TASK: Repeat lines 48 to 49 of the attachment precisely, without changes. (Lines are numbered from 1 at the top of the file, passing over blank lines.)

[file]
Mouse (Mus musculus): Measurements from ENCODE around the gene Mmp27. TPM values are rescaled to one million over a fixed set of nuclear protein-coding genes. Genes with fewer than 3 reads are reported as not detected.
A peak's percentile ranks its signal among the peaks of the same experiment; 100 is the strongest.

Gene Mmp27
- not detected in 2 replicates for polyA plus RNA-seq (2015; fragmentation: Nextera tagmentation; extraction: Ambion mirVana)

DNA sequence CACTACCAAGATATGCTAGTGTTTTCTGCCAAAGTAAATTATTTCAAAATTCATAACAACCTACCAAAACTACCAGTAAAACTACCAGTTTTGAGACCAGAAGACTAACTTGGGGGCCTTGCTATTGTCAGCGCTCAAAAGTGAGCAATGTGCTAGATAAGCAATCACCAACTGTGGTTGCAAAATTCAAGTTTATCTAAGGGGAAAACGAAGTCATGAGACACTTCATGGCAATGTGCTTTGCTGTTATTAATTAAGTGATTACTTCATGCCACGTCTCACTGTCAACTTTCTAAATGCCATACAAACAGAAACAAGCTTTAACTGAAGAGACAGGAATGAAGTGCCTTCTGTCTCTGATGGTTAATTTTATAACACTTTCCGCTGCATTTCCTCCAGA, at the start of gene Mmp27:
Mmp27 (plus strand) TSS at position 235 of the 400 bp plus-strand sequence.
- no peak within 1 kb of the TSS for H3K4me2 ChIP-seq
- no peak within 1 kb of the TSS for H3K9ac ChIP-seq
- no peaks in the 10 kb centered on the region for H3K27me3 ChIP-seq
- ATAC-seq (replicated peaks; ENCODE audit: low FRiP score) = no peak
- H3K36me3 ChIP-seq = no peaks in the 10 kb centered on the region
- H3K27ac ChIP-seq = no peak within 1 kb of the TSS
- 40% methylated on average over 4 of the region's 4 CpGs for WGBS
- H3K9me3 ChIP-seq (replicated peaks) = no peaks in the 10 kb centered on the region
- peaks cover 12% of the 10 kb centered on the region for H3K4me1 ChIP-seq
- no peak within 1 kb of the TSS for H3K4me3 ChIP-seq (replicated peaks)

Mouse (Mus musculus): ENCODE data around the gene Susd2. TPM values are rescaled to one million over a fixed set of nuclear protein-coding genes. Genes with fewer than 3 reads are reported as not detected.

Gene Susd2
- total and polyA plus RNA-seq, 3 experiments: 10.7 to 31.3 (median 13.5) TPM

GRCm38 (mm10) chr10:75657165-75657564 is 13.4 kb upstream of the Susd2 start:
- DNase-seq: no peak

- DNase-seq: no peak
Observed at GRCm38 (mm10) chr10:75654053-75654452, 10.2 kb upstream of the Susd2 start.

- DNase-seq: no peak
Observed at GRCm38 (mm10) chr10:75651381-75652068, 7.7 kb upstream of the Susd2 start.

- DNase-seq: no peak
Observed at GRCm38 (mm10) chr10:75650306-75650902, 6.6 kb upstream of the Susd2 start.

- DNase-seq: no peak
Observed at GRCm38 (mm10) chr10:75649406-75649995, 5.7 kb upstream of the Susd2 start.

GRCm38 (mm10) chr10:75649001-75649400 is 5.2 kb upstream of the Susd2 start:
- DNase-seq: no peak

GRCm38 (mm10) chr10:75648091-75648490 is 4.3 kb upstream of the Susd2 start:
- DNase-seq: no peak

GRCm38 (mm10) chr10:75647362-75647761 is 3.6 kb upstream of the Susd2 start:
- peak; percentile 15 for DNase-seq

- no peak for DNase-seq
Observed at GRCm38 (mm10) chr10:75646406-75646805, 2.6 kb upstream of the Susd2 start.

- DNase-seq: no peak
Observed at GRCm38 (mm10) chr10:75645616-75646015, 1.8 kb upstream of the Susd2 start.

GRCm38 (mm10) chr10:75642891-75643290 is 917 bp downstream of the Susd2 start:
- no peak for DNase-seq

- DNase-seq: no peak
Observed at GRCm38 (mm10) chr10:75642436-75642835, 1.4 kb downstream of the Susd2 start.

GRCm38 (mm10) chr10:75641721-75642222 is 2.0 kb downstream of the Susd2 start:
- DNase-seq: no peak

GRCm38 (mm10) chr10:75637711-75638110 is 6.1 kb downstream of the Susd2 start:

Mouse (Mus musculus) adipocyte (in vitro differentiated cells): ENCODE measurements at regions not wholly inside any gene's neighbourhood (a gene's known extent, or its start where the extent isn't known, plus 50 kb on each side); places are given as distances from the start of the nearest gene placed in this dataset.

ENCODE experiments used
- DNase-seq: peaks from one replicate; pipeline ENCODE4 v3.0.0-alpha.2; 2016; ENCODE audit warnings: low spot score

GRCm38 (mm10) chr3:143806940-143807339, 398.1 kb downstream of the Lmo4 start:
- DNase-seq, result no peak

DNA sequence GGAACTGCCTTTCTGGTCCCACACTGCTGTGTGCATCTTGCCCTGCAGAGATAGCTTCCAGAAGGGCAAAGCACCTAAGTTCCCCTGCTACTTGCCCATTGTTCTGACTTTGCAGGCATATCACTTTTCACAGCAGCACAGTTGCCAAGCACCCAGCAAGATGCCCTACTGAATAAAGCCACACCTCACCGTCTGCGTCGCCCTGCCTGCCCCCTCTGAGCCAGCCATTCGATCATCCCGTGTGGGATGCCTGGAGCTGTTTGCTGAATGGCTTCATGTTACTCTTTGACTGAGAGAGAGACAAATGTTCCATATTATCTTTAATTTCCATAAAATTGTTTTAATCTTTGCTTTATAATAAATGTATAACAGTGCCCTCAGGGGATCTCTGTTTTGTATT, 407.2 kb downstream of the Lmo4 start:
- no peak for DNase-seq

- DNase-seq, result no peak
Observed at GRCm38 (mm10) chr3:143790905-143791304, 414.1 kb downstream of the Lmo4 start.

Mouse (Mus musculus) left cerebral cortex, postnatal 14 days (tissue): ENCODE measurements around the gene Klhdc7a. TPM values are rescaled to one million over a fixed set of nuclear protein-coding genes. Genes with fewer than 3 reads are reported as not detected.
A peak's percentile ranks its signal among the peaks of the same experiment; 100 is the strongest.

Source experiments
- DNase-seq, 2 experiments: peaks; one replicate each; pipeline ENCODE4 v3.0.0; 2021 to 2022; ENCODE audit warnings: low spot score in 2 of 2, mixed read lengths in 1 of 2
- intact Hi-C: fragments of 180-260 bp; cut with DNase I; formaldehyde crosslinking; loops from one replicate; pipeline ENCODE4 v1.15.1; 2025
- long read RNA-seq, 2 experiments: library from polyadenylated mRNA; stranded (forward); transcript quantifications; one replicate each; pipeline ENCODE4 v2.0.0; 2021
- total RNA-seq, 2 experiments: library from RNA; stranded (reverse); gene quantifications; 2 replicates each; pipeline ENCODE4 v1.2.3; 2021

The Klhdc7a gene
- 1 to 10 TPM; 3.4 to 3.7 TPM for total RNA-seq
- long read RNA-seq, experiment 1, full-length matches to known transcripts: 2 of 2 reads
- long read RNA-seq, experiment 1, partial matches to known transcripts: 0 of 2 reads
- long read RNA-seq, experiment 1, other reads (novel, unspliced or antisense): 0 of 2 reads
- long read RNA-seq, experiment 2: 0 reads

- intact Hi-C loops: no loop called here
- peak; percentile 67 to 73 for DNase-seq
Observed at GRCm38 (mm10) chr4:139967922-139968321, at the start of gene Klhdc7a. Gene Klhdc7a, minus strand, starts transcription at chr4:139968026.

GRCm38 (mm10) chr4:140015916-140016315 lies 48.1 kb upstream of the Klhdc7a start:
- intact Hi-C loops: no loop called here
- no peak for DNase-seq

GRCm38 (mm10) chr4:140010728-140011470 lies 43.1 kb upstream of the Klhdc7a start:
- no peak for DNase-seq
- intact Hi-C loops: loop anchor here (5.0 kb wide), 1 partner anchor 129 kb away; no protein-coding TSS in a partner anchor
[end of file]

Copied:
ENCODE experiments used
- DNase-seq: peaks from one replicate; pipeline ENCODE4 v3.0.0-alpha.2; 2016; ENCODE audit warnings: low spot score